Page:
August 4th, 2012
NewsRescue– This story we just “rescued”, of the now common bizarre nature of our Zombie era, makes you consider the value of pre-crime policing. See: Homeland Security moves forward with “pre–crime” detection
A practice becoming more and more common in the United States, whereby cops arrest “potential” criminals based on their thoughts and plans to commit crimes, before waiting for the crime to be actually committed.
We are thoroughly against pre-crime and thought crime methods of policing, and solicit pre-criminality programs. Sanitizing the society, returning parenting from faceBook and Twitter, to the parents. But still, a couple, googling how to kill!, does provoke thought and debate into the benefits of pre-crime.
Here’s the story from NYDailyNews:
Florida couple allegedly Googled how to kill girl minutes before they strangled her
James Ayers, 32, and Nicole Okrzesik, 23, are accused of plotting ways to kill Juliana Mensch and discussing what to do with her body in text messages and online, the newspaper reports.
Police claim that the pair, who were friends of Mensch, killed her after getting high with her in their Fort Lauderdale home on March 24 so that they could rob her for drug money.
Okrzesik did an Internet search for “chemicals to passout a person,” “making people faint,” “ways to kill people in their sleep,” “how to suffocate someone” and “how to poison someone” the morning of the murder, police records claim.
Police Handout Police documents allege that James Ayers and Nicole Okrzesik discussed killing Juliana Mensch and argued over what to do with her body online and in text messages.
Authorities said Okrzesik also opened a forum titled “could you kill someone in their sleep and no one would think it was murder” on GoLivewire.com.
Mensch was reportedly asleep on the floor as the couple trolled the Internet for advice. Police said Ayers and Okrzesik killed Mensch minutes later.
Okrzesik posted a photo of her and Ayers enjoying themselves at a bar in South Beach hours after they allegedly murdered the teen, according to the New Times.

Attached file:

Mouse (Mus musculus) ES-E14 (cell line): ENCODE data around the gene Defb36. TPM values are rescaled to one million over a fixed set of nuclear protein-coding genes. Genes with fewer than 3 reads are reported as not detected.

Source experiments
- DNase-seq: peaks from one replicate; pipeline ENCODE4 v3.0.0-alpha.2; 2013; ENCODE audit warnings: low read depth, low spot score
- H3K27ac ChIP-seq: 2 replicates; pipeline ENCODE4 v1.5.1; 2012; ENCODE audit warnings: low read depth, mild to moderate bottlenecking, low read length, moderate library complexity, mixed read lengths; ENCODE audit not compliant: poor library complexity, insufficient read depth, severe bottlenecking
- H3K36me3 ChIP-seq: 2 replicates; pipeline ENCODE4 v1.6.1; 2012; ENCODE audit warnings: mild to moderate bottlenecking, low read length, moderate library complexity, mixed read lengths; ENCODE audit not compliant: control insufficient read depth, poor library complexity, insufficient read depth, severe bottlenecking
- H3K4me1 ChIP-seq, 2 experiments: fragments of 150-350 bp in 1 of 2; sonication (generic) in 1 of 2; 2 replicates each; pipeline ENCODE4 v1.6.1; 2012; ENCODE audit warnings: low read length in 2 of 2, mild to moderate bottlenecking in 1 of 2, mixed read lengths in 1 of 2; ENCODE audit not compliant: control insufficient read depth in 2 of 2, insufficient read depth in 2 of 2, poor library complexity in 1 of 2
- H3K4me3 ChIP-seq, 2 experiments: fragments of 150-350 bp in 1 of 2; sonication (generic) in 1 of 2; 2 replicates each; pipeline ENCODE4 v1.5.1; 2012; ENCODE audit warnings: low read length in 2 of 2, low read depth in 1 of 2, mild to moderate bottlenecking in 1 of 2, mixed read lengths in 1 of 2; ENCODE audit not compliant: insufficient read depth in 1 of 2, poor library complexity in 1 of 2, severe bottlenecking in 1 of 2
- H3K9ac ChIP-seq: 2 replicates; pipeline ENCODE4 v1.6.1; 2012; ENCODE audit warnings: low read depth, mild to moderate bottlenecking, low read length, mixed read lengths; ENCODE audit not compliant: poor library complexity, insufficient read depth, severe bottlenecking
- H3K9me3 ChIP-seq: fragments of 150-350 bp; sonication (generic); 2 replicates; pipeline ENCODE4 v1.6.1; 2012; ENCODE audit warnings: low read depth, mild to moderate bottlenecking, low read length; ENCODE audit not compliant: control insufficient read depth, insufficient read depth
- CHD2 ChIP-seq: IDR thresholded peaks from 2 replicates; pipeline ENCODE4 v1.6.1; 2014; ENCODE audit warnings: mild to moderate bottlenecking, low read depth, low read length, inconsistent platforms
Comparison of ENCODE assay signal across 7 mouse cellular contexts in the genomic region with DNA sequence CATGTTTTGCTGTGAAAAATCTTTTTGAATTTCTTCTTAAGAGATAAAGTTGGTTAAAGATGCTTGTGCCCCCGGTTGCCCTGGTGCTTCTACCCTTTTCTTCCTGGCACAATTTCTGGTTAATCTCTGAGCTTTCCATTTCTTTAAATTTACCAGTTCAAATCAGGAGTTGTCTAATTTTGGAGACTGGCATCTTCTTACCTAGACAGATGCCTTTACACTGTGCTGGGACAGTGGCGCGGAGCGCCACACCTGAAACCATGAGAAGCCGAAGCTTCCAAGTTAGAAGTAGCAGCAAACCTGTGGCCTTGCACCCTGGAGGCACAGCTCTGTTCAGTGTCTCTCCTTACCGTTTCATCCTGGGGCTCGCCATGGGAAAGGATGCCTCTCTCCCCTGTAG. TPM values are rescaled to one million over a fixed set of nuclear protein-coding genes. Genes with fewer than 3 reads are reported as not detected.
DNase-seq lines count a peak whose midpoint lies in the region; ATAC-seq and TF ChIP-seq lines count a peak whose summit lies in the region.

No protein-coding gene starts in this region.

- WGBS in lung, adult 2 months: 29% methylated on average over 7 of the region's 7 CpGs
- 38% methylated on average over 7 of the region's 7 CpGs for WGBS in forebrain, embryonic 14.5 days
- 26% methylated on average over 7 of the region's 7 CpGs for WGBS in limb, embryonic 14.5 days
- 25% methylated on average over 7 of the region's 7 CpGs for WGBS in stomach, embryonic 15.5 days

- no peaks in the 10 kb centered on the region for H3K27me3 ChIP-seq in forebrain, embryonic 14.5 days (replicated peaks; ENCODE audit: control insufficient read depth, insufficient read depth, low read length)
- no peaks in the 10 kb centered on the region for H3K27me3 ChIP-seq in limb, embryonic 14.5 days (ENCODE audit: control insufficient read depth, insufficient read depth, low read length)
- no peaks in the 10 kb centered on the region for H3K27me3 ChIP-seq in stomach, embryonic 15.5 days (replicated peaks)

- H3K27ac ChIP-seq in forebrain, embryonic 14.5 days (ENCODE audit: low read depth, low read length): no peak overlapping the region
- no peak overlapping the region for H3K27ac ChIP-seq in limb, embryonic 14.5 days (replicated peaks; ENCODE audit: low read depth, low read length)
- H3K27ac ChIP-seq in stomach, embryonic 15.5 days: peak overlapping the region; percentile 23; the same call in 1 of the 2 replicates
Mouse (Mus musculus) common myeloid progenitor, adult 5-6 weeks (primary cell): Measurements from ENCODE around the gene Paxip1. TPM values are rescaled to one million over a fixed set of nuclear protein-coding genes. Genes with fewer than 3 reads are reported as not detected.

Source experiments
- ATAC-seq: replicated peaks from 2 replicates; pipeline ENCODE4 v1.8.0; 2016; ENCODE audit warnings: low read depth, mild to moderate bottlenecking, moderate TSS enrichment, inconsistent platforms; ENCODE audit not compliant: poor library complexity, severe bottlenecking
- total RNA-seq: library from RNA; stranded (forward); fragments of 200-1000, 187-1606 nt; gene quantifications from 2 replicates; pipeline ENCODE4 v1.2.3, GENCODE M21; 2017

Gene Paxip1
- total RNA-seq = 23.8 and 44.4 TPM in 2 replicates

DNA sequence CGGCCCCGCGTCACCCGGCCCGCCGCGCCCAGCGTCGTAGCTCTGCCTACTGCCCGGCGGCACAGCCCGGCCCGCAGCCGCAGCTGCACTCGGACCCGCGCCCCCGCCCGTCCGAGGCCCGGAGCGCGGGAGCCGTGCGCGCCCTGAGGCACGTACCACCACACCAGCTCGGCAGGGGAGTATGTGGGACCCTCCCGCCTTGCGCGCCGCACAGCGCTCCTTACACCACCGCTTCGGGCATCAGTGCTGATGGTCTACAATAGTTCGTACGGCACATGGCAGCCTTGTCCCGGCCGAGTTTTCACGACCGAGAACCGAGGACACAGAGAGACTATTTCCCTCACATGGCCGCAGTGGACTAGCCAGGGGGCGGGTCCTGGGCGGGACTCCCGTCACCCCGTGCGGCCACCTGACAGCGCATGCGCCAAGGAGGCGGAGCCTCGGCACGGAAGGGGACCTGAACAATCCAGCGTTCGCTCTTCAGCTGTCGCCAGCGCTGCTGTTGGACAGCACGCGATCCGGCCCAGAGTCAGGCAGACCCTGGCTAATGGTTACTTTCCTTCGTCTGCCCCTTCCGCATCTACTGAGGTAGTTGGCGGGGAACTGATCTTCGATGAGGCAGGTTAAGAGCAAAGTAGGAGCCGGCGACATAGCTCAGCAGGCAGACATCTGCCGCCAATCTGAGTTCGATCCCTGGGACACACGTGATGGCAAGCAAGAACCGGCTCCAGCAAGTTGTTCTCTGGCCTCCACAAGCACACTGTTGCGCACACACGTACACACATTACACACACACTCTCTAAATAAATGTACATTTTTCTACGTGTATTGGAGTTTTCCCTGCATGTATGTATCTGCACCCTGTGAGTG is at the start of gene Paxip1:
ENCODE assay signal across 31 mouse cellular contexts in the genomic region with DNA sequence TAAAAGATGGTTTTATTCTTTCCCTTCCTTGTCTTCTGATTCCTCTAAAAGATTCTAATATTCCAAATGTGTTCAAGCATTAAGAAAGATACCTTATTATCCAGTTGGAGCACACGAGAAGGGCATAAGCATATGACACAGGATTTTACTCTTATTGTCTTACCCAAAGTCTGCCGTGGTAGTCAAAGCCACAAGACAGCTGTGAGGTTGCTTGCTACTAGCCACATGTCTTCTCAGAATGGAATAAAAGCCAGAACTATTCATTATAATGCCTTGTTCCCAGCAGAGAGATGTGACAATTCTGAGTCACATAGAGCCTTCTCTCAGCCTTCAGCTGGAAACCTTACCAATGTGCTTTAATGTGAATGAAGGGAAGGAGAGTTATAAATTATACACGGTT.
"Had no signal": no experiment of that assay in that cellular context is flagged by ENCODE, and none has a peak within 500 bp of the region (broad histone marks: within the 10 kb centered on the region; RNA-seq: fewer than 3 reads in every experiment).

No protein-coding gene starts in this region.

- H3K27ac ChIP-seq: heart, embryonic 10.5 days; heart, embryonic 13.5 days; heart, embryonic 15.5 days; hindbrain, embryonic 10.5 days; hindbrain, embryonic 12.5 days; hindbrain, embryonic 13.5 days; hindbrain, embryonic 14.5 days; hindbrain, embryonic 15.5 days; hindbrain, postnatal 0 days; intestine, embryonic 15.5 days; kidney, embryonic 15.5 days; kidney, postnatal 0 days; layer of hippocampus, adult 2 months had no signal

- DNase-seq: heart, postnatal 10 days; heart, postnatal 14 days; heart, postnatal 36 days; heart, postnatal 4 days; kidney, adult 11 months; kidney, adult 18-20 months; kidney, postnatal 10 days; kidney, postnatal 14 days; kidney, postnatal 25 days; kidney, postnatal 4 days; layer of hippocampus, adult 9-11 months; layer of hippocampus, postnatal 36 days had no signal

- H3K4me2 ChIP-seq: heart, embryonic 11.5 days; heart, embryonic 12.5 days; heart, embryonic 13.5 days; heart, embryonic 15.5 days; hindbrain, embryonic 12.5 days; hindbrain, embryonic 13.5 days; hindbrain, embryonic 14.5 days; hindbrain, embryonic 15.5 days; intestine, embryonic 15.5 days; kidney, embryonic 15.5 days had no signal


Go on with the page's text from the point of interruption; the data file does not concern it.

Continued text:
The newspaper reported that the police documents also show an incriminating trail of text messages left by the suspects the day after the killing.
Ayers texted Okrzesik to tell her he was calling the cops if she did not come home to help him with the body, according to the records.
“Why the f— would you do that and ruin both our lives when we can just get rid of the sh— and move on,” Okrzesik responded.
Ayers continued to threaten his girlfriend several hours later. “We have a dead body in the house and you want to play?” he allegedly said.
The couple discussed what to do with Mensch’s body on Facebook March 26, according to the police documents.
“Can’t we just go dump it somewhere then take off,” Orkzesik asked.
Ayers was arrested on March 28, after telling a work friend that he strangled Mensch when his girlfriend failed to break Mensch’s neck.
Ayers “went into great detail as to how he strangled ‘Julie’ and left her body in a room that he was renting somewhere in Broward County where he and Julie were staying,” police documents allege.
Police said they found Mensch’s body after the couple’s landlord said she smelled something “dead” in Ayers’ bedroom, according to the New Times.
Ayers reportedly told his friend the smell was so bad that he had to move out of the room.
Okrzesik told the police that the murder was entirely her boyfriend’s fault when she was arrested on May 10.
Ayers is charged with first-degree murder; his trial begins June 25. Okrzesik’s case will go before a grand jury June 7, according to the New Times.